God’s Convenient Politics
Lucky for Democrats, Jim Wallis is able to explain God’s politics, which are a curiously good fit to the current Democratic identity crisis: God’s “an economic progressive and family-values conservative,” just like the black, Latino, Catholic and working-class voters Dems miss. The Nation’s Katha Pollitt dismantles Wallis’ God’s Politics as an ahistorical and convenientinterpretation of Christian politics (“If it’s wrong, it isn’t truly evangelical, therefore evangelicalism is purely good.”) that boils down to majority rule. Pollitt writes: “The more insistently people bring Christianity into politics, the more political argument becomes a matter of Christian hermeneutics. Does God say gays should be executed or married? ‘Spare the rod’ or ‘suffer the little children’? I don’t see how we benefit as a society from translating politics into theology. We are left with the same debates, and a diminished range of ways in which to think about them. And, of course, a diminished number of voices — because if you’re not a believer, you’re out of the discussion.”
The A-Team
What kind of name for a band of supervillians, or even heroes, is “The Arlington Group“? More dowdy than terrifying. But then, we didn’t get their calmly-worded letter of disappointment. Bush did. The coalition of Christian conservatives, which includes James Dobson, Jerry Falwell, Paul Weyrich, the Family Reseach Council, the American Family Association and the Southern Baptist Convention, wrote a confidential letter to Karl Rove last week, expressing their disappointment that the administration was pushing Social Security and other economic issues ahead of a same-sex marriage ban, and threatening outrage on behalf of black, Latino and Catholic voters who had broken with tradition to vote for Bush over gay marriage. Not so long ago, the letter warned, many of these supporters were working or middle class, and felt more loyalty towards Democrats and their support of Social Security programs. Something for Dems to get excited about? Probably not, but it’s always fun to see a number put to a person’s discontent: On a scale of 1-10 (10 being the point of disowning one’s son) the Family Research Council gave the White House an “8.”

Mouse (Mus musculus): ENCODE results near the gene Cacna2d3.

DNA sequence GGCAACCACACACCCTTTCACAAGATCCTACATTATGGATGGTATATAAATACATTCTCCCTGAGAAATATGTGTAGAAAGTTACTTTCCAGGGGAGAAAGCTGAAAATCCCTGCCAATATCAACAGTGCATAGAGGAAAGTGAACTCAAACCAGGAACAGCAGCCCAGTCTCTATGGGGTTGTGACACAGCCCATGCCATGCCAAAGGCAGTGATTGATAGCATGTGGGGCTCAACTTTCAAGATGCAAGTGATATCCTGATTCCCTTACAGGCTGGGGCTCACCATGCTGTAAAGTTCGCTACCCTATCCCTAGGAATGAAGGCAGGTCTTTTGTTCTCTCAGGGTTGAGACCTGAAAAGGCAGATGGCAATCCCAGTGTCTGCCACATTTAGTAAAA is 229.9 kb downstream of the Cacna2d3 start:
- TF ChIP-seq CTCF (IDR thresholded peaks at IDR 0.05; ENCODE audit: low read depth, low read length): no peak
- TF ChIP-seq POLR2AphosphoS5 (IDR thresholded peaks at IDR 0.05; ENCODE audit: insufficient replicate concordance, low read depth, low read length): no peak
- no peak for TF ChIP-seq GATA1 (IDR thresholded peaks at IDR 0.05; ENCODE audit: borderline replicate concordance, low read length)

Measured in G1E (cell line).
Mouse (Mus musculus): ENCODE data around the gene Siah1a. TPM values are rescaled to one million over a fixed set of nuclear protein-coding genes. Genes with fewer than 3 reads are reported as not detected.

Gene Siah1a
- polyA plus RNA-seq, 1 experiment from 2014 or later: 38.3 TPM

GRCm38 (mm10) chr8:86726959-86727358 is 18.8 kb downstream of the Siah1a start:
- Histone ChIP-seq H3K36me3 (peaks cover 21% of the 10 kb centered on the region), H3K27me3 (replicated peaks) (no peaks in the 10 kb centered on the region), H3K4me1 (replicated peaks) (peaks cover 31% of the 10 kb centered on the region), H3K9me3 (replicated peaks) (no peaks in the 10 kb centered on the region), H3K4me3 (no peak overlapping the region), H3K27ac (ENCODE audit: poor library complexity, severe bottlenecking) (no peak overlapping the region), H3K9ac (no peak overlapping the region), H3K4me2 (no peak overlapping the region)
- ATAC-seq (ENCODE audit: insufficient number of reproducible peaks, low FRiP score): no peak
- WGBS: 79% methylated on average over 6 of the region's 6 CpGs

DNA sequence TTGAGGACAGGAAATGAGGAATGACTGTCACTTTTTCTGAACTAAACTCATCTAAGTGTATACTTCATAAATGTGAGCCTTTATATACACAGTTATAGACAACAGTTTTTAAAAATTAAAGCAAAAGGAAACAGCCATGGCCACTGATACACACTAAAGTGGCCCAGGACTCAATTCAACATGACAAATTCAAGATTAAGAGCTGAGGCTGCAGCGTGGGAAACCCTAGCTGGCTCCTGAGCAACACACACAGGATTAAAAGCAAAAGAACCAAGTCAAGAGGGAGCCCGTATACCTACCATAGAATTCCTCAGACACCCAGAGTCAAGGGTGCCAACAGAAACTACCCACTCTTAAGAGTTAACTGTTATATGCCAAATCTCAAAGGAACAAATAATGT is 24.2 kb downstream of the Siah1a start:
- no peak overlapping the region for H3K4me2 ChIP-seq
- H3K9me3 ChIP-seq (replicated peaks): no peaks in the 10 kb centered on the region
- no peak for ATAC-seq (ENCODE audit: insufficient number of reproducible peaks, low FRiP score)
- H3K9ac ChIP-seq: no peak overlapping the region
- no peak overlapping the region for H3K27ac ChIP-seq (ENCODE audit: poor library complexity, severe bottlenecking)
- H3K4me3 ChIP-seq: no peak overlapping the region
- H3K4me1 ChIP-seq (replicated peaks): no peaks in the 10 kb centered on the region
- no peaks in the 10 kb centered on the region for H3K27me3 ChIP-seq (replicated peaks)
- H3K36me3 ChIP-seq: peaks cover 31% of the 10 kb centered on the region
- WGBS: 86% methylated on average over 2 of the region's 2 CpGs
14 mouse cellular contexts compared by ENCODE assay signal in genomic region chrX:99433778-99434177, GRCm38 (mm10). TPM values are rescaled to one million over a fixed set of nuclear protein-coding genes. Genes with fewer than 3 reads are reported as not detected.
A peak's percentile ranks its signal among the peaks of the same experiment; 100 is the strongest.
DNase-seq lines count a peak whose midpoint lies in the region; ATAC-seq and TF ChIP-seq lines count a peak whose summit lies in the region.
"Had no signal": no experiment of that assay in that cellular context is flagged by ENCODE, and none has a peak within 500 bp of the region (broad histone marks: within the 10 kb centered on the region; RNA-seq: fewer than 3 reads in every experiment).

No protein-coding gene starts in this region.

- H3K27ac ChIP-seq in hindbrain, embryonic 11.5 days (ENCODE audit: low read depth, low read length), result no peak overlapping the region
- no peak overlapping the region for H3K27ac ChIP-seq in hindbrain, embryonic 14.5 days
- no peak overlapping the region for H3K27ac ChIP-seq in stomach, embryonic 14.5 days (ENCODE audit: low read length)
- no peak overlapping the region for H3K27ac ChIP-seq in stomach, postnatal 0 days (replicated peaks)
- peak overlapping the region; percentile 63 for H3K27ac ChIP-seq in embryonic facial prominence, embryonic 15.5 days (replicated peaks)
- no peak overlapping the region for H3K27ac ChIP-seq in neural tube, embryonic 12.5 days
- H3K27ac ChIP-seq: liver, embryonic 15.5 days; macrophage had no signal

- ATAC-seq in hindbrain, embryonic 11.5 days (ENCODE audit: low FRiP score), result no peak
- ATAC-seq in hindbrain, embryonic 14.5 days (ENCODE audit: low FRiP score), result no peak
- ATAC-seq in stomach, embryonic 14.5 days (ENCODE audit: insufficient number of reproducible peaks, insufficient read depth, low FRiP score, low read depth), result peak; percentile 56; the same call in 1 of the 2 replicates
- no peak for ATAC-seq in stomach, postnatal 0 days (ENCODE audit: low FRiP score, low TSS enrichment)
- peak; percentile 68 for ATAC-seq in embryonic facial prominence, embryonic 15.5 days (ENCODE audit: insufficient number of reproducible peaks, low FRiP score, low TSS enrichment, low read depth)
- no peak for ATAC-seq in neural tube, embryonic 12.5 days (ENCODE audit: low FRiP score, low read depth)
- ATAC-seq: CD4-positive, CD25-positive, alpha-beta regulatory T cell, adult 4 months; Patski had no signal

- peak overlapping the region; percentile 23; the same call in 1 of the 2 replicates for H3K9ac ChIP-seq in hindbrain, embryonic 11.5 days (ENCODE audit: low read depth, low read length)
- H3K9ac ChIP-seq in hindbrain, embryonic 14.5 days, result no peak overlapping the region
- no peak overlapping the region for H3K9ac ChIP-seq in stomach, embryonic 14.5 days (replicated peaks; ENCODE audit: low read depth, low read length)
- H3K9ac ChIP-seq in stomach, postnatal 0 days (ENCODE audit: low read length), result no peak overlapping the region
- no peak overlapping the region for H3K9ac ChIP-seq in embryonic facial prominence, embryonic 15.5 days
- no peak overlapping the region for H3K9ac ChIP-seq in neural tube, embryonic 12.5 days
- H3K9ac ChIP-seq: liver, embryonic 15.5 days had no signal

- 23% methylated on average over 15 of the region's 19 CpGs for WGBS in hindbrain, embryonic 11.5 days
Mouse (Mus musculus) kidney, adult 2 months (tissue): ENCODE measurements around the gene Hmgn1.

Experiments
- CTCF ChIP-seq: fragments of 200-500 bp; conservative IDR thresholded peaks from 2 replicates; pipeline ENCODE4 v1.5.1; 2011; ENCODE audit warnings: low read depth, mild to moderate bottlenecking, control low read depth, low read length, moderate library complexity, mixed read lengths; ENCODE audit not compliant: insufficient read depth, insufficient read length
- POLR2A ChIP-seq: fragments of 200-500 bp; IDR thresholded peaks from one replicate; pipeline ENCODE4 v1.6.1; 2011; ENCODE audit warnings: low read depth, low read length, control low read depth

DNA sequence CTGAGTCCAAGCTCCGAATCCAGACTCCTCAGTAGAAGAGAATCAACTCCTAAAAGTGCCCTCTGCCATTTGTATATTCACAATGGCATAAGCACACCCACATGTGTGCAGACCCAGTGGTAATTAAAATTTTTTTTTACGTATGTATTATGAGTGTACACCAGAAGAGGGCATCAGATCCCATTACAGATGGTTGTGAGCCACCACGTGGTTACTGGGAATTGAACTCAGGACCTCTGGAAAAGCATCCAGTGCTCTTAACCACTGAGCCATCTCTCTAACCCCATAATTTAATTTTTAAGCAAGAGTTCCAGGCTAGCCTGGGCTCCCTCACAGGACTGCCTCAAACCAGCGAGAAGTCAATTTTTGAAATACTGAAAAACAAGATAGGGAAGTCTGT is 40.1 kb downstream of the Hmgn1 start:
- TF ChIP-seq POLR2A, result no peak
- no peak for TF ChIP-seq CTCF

Ashland U. Makes Rainbow Bracelet of Historical Ties
Ohio’s Ashland University, which announced last fall that it would restrict new faculty hires to Jews and Christians, has abandoned the policy in favor of requiring faculty members to support the university’s mission statement, which includes a commitment to Judeo-Christian values. Ashland music professor Donald Sloan explained that “there are excellent faculty members who are not expressly Jewish or Christian, but who nonetheless embody the kind of values the university wants to encourage.” We’re not sure which word is supposed to get the emphasis: “nonetheless,” implying “My God, there’s good people outside of the Judeo-Christian tradition,” or “expressly,” as in “they’ll come around.”
UCC Evangelizes SpongeBob
Jesus wouldn’t turn away SpongeBob Squarepants, and neither does the UCC. Rev. John H. Thomas, general minister and president of the United Church of Christ, gave warm welcome to SpongeBob yesterday — as well to as Barney, Big Bird, Clifford, the long-banished Tinky-Winky, and anyone else who had “experienced the Christian message as a harsh word of judgment rather than Jesus’ offering of grace.” For real. Just before the world teeters fatally towards the absurd, Thomas delivers the moral: because James Dobson, who launched the attack on SpongeBob, regularly gets headlines for his “outrageous” accusations, it’s crucial for the UCC to “‘speak the Gospel in an accent not often heard in our culture, because far too many experience the cross only as judgment, never as embrace.'”
Survival of the Fittest

How come capitalist Americans, with their love of social Darwinism, and faith in “‘survival of the fittest’ free-market ideology,” don’t accept evolution as well? Stephen Peplow, on Peace, Earth and Justice News considers this underappreciated irony.